Washington, D.C. Struggling to avert an unprecedented national default, congressional leaders jettisoned negotiations on a sweeping deficit-reduction package Friday despite a plea from President Barack Obama to “do something big” to stabilize America’s finances.
Instead, lawmakers embarked on competing fallback plans as a critical Aug. 2 deadline neared, a House Republican version given little chance of success, even by some supporters, and a bipartisan Senate approach holding out more promise to avert what Obama called financial “Armageddon.”
Late Friday, the Treasury Department announced it was resorting to the final steps in an unusual series designed to avoid exceeding the current $14.3 trillion debt limit. Numerous officials have cautioned that a default will occur if the limit is not increased by Aug. 2, warning also of a calamitous effect on a national economy struggling to recover from the worst recession in decades.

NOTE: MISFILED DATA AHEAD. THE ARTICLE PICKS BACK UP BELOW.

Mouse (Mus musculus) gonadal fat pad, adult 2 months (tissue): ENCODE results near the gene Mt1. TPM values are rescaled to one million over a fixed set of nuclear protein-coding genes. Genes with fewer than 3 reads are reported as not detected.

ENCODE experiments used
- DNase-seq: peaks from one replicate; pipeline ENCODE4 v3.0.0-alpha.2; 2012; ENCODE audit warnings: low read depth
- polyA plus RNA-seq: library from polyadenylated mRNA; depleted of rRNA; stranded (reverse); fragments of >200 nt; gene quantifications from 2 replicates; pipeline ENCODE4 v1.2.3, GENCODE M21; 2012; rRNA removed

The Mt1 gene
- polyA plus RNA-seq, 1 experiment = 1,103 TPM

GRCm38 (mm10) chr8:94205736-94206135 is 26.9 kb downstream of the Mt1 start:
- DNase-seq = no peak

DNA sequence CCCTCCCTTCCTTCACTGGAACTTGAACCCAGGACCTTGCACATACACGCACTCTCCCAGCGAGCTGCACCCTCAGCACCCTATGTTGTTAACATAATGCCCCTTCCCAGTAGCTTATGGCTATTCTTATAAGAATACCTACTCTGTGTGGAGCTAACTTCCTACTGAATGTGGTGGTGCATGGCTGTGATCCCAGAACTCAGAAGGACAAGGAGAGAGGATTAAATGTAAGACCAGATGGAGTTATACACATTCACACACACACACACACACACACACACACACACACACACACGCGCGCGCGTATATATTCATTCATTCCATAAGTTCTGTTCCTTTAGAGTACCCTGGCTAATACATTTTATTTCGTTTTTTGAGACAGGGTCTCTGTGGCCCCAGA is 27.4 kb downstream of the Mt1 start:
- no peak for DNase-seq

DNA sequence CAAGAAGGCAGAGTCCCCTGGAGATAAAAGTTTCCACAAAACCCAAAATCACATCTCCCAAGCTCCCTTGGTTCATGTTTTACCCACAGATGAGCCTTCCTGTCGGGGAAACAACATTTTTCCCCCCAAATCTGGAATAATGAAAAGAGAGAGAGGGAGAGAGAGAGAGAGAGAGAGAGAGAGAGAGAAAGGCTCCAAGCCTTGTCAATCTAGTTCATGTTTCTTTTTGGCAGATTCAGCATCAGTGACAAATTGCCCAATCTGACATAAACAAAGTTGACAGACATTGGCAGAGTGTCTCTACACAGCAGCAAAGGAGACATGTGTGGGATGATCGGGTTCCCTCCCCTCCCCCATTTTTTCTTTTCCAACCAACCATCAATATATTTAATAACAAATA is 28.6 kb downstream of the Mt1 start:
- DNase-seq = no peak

At the behest of conservatives, House Republicans announced plans to vote next week on legislation to permit more borrowing automatically if Congress approves a balanced-budget constitutional amendment. Senate approval of that amendment seemed extremely unlikely in a vote set for the next few days.
At the same time, Senate leaders from both parties worked on their own fallback measure that would allow Obama to raise the debt limit without a prior vote by lawmakers, discussions that now have expanded to include House officials and top White House aides.
That plan was likely to include limits on spending across thousands of government programs, and possibly a down payment on cuts, as well.
As part of that proposal, a panel of lawmakers would recommend cuts in benefits programs by the end of the year, with the House and Senate required to vote yes-or-no on the package without possibility of changes.
“If they show me a serious plan, I’m ready to move,” declared Obama at his second news conference of the week, even though he said he wanted a far more sweeping deal that might even have raised the age of Medicare eligibility from 65 to 67 if Republicans would increase selected taxes.
Senate Republican leader Mitch McConnell said, “Now the debate will move from a room in the White House to the House and Senate floors,” an indication that the daily closed-door negotiations on Obama’s home ground were a thing of the past.